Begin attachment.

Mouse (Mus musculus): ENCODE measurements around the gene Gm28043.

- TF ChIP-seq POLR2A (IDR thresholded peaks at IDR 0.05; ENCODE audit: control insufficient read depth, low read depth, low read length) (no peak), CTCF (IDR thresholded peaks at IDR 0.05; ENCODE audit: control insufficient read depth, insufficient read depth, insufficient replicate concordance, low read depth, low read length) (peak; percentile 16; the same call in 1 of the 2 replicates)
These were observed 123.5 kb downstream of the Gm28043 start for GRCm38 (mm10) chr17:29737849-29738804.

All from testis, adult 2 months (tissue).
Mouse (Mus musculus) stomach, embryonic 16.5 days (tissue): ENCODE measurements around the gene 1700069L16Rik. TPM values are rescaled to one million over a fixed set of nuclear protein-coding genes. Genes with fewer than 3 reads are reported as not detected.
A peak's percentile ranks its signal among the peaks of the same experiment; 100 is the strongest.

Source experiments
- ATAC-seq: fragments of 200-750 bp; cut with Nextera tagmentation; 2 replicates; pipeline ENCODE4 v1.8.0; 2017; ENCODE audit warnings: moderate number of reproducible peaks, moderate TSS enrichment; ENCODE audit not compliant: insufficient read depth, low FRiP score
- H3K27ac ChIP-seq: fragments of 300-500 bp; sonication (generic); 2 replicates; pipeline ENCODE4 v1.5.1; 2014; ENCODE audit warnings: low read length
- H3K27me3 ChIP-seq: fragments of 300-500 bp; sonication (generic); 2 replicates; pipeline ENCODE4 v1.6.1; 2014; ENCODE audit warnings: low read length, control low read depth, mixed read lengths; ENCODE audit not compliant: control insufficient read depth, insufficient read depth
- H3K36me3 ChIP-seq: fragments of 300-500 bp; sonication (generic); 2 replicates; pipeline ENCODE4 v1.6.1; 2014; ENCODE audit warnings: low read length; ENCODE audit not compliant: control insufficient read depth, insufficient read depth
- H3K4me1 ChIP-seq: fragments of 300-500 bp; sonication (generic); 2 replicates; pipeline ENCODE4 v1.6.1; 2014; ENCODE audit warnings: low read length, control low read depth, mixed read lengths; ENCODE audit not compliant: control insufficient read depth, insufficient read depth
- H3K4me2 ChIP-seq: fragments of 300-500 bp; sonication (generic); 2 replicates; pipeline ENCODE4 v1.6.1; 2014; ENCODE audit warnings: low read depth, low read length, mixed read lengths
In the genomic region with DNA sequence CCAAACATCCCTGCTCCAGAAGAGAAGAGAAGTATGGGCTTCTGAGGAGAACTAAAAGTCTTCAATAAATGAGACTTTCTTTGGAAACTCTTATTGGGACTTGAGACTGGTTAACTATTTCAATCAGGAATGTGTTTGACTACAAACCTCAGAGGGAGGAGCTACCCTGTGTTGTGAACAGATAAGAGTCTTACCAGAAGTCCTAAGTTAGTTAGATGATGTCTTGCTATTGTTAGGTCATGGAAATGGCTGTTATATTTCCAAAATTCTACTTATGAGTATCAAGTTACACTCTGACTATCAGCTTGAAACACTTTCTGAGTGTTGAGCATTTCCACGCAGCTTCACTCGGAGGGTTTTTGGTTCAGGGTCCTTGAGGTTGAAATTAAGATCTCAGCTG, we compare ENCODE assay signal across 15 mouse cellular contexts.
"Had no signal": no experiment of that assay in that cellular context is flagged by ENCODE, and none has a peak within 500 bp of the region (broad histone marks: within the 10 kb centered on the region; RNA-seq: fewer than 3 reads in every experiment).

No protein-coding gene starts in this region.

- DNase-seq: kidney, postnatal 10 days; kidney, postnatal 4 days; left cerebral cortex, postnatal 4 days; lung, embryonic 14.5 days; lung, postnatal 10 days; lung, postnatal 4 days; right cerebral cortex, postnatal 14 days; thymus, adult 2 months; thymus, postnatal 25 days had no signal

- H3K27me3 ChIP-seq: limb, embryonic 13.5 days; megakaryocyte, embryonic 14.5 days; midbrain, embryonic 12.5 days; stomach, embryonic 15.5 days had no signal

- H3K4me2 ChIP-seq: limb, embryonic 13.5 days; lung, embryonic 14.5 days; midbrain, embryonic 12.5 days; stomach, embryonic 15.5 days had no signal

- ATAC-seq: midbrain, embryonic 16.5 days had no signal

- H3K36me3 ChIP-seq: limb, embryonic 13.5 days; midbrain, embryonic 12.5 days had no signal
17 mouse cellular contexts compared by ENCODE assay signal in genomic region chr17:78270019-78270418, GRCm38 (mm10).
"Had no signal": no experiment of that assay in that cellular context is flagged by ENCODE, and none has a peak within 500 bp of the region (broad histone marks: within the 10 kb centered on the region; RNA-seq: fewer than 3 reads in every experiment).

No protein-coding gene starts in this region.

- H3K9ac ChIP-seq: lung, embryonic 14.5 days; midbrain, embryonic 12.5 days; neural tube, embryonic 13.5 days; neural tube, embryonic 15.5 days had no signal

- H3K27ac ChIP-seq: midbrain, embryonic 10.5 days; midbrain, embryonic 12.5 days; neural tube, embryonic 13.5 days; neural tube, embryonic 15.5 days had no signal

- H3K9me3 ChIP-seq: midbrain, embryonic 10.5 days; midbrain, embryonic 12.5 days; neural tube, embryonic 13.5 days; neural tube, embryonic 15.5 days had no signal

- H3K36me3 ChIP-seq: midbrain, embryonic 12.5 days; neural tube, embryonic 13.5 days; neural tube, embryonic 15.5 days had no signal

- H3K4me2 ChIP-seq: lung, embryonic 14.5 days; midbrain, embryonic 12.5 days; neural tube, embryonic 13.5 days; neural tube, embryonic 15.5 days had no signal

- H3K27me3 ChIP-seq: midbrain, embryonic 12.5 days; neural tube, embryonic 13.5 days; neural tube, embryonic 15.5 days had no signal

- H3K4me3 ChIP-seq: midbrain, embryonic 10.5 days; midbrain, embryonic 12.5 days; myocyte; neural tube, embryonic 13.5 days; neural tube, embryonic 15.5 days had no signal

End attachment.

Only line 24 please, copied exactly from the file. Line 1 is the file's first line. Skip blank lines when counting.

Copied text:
No protein-coding gene starts in this region.